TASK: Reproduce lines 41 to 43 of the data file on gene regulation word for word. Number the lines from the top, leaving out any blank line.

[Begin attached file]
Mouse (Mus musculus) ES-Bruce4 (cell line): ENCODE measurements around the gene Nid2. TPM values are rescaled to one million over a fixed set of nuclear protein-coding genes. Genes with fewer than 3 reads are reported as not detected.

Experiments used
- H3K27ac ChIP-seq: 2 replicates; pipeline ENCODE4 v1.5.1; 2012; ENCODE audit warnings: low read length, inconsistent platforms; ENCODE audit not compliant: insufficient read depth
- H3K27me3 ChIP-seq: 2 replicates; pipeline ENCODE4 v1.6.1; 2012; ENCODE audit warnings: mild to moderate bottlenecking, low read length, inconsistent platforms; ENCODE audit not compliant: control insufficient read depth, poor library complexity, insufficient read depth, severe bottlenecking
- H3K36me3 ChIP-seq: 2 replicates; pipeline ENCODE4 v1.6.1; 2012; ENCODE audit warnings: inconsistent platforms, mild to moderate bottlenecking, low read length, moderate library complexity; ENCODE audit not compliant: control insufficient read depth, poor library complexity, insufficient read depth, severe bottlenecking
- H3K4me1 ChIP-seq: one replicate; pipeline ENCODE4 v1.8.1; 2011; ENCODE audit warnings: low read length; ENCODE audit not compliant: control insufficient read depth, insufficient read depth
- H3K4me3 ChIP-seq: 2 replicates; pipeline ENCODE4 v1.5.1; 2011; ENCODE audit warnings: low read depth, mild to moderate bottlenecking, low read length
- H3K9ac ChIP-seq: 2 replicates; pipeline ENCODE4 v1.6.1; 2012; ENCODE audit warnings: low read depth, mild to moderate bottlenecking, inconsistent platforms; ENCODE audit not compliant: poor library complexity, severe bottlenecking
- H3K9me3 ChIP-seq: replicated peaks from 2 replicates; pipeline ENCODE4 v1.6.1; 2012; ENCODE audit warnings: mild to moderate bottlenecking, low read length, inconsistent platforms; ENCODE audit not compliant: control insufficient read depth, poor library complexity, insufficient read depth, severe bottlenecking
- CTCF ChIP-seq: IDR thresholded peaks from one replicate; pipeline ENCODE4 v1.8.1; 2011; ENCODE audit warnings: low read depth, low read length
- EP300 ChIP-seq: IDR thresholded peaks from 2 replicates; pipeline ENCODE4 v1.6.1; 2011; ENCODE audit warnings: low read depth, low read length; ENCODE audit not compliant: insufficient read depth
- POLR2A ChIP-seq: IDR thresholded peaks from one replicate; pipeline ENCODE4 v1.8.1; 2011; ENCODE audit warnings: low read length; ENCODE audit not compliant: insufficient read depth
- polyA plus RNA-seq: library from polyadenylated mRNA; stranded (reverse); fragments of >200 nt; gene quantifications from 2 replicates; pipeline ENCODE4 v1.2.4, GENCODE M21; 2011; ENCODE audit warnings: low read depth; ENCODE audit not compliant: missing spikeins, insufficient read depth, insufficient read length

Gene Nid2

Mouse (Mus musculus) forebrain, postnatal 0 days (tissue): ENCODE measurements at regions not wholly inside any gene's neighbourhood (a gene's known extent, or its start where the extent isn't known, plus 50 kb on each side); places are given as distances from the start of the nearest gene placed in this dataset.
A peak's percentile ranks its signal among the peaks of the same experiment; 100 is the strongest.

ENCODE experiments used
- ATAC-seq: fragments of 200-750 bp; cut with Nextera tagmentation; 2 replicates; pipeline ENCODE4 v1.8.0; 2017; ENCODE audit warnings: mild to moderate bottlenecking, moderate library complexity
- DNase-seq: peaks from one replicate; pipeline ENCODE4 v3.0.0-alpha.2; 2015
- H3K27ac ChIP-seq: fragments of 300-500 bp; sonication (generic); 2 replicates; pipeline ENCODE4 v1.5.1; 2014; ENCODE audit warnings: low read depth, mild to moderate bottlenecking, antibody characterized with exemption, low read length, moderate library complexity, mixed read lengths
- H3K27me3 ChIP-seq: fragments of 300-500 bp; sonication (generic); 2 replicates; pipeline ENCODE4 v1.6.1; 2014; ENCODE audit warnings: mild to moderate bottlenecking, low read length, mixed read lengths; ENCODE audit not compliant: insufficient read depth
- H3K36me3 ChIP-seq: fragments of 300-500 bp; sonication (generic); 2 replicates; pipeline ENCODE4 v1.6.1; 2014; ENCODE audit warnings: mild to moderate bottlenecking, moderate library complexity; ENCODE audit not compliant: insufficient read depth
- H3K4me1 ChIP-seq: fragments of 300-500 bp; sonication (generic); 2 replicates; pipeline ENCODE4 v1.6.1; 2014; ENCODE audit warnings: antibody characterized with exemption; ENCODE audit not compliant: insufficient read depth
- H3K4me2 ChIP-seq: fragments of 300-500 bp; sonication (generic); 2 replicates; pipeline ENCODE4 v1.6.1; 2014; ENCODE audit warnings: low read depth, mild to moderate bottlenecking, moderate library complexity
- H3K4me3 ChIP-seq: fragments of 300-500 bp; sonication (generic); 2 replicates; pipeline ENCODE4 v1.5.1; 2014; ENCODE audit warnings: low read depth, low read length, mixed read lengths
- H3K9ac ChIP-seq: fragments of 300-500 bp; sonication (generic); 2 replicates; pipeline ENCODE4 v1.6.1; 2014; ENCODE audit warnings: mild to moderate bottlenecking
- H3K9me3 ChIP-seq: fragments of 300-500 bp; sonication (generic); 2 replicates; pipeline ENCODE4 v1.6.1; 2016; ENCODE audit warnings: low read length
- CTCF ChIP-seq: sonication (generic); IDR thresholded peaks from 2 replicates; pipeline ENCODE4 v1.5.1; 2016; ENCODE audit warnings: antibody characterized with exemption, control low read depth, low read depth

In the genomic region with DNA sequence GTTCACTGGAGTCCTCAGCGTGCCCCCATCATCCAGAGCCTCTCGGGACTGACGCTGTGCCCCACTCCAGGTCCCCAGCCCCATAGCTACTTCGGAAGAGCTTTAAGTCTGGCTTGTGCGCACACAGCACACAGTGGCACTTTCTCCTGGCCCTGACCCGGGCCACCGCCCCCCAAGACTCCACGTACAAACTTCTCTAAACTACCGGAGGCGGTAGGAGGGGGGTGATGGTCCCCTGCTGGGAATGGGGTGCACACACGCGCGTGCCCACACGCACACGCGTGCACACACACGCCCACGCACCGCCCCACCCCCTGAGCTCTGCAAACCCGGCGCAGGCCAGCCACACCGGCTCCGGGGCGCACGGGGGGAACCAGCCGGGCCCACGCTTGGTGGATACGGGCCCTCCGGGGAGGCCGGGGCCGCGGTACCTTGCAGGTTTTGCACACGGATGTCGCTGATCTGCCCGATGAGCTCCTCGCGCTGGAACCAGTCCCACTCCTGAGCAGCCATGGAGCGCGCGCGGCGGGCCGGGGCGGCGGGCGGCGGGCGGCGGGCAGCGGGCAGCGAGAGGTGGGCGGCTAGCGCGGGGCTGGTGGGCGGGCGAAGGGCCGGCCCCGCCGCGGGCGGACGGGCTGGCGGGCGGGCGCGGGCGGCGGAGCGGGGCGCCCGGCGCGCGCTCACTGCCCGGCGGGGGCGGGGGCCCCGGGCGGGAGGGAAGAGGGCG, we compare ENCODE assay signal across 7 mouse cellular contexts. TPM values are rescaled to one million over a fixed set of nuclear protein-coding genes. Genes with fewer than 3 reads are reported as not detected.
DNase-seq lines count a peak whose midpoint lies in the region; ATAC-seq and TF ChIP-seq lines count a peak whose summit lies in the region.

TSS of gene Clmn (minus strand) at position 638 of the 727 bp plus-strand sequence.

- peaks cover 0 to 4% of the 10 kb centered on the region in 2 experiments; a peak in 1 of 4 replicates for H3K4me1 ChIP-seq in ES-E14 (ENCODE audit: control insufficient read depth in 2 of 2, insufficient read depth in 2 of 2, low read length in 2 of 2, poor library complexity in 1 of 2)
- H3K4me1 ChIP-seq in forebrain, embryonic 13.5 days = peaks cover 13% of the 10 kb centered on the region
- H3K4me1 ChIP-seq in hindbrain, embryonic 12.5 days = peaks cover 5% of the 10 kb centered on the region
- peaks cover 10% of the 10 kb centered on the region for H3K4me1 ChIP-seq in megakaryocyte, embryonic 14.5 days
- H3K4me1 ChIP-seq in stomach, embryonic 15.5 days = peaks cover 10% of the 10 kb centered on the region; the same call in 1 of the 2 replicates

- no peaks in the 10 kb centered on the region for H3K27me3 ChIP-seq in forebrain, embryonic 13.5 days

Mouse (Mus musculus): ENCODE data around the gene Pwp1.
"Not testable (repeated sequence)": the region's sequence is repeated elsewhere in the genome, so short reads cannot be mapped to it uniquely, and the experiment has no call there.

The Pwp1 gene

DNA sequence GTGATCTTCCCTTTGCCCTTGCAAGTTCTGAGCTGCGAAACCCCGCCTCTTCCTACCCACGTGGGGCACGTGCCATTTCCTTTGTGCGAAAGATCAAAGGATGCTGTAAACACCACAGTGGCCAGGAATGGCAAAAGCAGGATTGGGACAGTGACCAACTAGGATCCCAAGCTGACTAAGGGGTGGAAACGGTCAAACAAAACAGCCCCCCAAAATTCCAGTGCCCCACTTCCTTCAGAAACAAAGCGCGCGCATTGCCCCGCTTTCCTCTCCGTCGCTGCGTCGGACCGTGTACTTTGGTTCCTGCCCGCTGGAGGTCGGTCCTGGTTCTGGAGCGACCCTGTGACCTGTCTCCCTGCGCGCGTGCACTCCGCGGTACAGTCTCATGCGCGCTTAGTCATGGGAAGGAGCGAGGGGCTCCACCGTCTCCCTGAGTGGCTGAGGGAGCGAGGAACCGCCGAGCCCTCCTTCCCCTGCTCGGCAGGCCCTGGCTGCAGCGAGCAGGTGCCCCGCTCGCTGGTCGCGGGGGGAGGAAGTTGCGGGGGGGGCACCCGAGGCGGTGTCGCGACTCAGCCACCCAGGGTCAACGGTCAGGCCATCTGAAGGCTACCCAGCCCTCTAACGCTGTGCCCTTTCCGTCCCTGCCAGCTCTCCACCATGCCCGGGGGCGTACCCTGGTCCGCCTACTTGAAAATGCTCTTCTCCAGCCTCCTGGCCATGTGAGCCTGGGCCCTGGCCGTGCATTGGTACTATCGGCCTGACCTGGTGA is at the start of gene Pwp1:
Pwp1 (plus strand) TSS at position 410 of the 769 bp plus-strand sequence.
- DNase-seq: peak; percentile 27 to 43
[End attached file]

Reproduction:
DNA sequence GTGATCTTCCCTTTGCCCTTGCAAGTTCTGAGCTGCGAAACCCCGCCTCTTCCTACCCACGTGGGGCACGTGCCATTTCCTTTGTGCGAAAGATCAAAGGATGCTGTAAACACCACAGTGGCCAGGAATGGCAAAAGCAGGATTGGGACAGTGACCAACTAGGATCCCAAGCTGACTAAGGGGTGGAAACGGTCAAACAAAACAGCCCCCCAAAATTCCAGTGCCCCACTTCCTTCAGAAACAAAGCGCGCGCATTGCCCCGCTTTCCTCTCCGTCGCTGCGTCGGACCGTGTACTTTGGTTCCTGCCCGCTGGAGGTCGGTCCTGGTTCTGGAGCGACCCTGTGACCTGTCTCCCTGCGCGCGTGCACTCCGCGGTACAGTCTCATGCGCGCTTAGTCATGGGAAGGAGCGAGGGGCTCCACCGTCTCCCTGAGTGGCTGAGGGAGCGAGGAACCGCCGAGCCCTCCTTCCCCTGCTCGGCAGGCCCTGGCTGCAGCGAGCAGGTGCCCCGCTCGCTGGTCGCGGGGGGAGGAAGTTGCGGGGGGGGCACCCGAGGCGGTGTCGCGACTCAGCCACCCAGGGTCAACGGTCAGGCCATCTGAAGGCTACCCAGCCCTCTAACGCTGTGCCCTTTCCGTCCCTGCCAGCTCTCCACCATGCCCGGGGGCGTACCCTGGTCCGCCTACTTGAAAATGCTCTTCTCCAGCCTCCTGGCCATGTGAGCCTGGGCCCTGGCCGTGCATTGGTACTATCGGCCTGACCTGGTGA is at the start of gene Pwp1:
Pwp1 (plus strand) TSS at position 410 of the 769 bp plus-strand sequence.
- DNase-seq: peak; percentile 27 to 43